> might bring forth a thought or two for you. Ta Ta.
        >
        > Namaste
        > Om Namah Shivaya

        How generous. Don't let the door hit you in
        the ass.
      • Jeff Belyea
        ... Yes, we can. When the enquiry comes from a place of despair, degradation, shame and guilt, and the hope is for release from their grip, neither purity nor
        Message 3 of 22 , May 5, 2005
        • 0 Attachment
          > Can we be both sincere and
          > indefatigable in our enquiry
          > without hope of status and
          > attainment?

          Yes, we can. When the enquiry
          comes from a place of despair,
          degradation, shame and guilt,
          and the hope is for release
          from their grip, neither purity
          nor status nor attainment are
          the foci - unless you are
          going to quibble that attainment
          of peace of mind is to be
          counted among "attainments".
          It is gift. The fact that
          IT grants purity does not
          count, either. The POM and
          purity are totally Jackerjacks'
          surprises. (Just a little
          anticipatory fencing
          before the touche).

          The awakening in this context
          is a startling and unexpected
          helping of jimmies, a cherry
          on top, a...lot of sweetness,
          and frequently gives birth to
          a Bhakti Yogi - a gratitude
          attitude for the double scoop.

          The fact that reports of
          this unique solution are
          often couched in spiritual
          terms may be the result of
          a family tradition or a
          cultural prime coat.

          Some will hear the reports
          of spiritual enlightenment
          as ego aggrandizement and
          attempts to attain status
          or imply some attainment
          of a lofty estate. But the
          Bhakti Yogi has no such
          interests.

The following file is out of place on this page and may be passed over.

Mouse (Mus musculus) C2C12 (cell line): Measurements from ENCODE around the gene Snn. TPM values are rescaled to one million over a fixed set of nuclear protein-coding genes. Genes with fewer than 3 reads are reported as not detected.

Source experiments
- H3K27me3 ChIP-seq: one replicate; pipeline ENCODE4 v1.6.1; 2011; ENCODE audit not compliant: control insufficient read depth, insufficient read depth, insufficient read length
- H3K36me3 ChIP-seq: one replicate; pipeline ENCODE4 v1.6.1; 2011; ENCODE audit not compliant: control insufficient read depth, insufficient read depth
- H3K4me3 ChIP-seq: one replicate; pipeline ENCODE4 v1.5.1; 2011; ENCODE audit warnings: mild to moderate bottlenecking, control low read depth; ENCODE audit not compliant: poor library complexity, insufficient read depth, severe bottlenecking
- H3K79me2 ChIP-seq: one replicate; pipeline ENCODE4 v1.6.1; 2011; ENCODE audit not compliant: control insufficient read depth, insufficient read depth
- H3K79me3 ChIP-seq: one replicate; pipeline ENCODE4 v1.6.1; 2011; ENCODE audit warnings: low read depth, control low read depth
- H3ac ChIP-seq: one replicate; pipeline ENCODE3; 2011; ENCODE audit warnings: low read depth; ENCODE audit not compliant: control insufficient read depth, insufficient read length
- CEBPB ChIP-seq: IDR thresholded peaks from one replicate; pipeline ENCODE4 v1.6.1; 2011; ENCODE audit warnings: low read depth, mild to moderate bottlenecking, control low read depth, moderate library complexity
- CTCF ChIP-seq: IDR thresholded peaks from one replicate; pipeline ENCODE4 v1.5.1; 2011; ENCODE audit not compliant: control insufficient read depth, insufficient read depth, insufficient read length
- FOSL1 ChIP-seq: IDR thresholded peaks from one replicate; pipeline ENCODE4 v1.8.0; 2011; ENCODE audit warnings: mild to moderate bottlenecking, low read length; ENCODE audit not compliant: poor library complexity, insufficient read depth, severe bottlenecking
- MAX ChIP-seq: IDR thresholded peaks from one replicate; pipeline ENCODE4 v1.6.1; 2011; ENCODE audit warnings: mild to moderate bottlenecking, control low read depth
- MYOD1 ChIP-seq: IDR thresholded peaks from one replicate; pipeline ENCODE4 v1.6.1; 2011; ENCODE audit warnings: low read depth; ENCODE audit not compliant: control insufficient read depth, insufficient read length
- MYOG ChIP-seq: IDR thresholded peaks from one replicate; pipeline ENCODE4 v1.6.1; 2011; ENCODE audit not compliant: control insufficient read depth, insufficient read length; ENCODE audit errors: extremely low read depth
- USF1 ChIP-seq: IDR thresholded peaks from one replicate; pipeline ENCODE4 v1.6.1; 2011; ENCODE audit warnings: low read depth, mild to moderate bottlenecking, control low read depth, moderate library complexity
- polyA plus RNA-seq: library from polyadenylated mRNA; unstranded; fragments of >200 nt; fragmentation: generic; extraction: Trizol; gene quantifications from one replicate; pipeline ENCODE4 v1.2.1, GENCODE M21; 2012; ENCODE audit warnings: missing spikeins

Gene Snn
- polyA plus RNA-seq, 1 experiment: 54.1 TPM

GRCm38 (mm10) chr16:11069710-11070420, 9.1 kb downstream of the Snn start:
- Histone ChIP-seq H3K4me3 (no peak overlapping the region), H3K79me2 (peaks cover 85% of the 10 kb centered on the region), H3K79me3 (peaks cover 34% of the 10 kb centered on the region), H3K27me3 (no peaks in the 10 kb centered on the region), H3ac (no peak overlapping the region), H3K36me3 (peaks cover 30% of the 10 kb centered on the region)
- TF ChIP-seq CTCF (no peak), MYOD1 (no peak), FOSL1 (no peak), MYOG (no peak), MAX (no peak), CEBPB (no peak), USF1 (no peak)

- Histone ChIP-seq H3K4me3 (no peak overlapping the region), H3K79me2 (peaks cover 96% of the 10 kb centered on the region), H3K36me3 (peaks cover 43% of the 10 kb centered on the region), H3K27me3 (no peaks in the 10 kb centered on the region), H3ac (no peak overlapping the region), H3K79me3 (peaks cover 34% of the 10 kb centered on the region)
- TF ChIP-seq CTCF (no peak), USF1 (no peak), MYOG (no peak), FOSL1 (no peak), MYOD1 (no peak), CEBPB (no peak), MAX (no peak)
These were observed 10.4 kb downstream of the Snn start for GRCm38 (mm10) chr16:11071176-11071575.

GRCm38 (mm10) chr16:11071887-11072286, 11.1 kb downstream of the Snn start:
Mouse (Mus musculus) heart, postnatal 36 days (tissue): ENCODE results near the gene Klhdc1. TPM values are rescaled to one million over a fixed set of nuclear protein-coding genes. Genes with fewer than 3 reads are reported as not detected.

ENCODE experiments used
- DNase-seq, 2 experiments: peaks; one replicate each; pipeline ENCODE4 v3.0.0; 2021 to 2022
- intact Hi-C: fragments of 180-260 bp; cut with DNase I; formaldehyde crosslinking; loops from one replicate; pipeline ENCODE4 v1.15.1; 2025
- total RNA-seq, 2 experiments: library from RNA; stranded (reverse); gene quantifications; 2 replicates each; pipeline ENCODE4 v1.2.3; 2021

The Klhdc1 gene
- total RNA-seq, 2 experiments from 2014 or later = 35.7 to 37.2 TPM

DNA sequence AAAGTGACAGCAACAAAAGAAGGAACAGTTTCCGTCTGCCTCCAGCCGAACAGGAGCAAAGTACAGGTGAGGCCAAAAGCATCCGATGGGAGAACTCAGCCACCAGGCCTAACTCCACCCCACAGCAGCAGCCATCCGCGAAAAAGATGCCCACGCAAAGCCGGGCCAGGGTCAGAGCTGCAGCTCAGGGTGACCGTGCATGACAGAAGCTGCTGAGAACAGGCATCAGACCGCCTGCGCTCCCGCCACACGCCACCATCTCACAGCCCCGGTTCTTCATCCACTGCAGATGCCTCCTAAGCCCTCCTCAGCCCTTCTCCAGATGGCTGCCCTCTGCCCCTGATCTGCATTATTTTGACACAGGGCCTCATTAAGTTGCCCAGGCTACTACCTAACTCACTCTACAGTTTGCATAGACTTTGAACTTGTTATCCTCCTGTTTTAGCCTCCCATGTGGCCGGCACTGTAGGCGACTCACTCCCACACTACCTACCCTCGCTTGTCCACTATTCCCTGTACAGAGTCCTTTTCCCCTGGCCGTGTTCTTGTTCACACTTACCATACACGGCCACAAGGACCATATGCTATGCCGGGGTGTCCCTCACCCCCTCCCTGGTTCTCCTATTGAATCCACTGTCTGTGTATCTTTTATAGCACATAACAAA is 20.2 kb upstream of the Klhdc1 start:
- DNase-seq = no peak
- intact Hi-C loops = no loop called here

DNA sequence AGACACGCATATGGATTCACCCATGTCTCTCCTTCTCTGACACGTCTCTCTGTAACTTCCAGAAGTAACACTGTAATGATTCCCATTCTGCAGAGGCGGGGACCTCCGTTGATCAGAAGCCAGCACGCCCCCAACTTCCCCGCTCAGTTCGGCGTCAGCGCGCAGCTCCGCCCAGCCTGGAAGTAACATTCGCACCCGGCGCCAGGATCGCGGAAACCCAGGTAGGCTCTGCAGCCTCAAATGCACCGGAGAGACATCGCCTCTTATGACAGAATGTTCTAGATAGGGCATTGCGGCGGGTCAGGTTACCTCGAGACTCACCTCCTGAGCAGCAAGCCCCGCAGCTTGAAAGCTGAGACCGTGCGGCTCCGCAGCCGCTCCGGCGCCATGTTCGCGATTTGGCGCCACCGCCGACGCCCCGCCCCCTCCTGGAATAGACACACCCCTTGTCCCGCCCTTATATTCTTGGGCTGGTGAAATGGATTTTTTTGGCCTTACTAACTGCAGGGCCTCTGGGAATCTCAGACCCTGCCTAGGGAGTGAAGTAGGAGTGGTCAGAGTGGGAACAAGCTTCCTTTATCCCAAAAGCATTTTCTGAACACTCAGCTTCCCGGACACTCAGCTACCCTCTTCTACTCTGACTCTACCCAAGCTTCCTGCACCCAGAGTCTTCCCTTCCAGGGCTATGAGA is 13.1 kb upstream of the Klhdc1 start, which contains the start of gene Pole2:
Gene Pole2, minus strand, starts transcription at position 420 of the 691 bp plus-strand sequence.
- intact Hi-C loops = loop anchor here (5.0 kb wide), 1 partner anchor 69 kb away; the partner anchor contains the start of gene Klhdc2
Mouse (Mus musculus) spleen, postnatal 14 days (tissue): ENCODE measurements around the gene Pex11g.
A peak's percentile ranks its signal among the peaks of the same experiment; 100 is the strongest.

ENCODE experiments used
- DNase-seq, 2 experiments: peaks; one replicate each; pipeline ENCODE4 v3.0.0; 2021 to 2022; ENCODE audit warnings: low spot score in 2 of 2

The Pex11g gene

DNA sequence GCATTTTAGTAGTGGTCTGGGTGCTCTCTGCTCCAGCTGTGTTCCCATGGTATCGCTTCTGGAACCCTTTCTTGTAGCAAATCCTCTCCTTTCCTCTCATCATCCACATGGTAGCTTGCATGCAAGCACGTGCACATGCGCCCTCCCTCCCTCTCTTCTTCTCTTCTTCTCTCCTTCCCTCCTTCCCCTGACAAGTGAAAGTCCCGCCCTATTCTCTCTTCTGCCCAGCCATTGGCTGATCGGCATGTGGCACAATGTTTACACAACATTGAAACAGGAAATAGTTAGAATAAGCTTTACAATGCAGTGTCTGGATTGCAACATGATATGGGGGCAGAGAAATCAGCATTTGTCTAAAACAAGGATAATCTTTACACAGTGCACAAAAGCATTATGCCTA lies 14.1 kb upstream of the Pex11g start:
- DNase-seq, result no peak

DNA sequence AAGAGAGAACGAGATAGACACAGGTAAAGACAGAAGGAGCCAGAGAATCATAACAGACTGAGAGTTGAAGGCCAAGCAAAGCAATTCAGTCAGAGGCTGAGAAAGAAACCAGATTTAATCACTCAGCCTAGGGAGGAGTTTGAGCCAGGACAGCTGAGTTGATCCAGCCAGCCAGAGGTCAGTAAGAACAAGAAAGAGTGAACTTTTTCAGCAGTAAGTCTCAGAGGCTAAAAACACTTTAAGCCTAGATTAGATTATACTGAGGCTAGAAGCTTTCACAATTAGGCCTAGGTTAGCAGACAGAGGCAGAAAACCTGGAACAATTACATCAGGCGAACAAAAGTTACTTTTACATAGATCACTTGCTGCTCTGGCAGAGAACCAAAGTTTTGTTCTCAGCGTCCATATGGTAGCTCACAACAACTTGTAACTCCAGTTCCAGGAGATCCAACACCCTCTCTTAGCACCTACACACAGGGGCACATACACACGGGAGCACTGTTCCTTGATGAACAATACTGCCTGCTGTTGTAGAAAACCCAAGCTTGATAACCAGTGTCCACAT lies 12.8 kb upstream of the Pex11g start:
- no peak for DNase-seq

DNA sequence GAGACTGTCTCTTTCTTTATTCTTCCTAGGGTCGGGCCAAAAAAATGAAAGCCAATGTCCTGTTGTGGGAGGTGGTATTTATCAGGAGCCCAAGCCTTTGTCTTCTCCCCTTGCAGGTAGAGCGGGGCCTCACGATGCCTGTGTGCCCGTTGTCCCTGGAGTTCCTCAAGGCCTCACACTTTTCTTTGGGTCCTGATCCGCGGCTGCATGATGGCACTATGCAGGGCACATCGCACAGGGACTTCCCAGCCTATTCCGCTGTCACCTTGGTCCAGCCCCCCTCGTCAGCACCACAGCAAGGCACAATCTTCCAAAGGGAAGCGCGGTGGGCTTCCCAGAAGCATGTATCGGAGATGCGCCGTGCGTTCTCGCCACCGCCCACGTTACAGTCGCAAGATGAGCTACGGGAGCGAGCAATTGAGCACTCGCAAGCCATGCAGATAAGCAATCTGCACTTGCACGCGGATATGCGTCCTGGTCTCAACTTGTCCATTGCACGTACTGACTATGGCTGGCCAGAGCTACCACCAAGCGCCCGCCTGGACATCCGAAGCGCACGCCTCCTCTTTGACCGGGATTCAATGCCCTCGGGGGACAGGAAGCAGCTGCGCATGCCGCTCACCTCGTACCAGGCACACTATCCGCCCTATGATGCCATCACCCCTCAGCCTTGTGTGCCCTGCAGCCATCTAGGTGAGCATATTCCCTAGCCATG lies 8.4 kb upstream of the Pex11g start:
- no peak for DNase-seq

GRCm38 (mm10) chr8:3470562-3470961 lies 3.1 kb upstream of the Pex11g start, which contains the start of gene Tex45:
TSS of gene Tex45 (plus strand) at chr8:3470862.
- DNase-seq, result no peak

To those, like Jodi, for
          whom it was more of an
          "Oh, yeah, now I see it,"
          and life goes on, there
          are typically no jimmies,
          no cherries, but a sweetness
          nevertheless. Even Greg
          uses the words "sweetness
          and light" in his report.

          (Sorry, Michael.)

          Sweet as ever,

          Jeff
        • Greg Goode
          ... ===These are good points. Sincerely and singlemindedly trying to end one s suffering is not the same as going for the status of having attained a goal.
          Message 4 of 22 , May 5, 2005
          • 0 Attachment
            --- In meditationsocietyofamerica@yahoogroups.com, "Jeff Belyea"
            <jeff@m...> wrote:
            > > Can we be both sincere and
            > > indefatigable in our enquiry
            > > without hope of status and
            > > attainment?
            >
            > Yes, we can. When the enquiry
            > comes from a place of despair,
            > degradation, shame and guilt,
            > and the hope is for release
            > from their grip, neither purity
            > nor status nor attainment are
            > the foci.

            ...

            > Even Greg uses the words "sweetness
            > and light" in his report.

            ===These are good points. Sincerely and singlemindedly trying to end
            one's suffering is not the same as going for the status of having
            attained a goal. When in the middle of great suffering, a person
            would gladly trade all chances of lofty attainment for the relief
            from suffering.

            I remember one AIDS activist mentioning that he visited some AIDS
            patients in the hospital. They said something that really made an
            impression on him. They told him that sure, they remembered the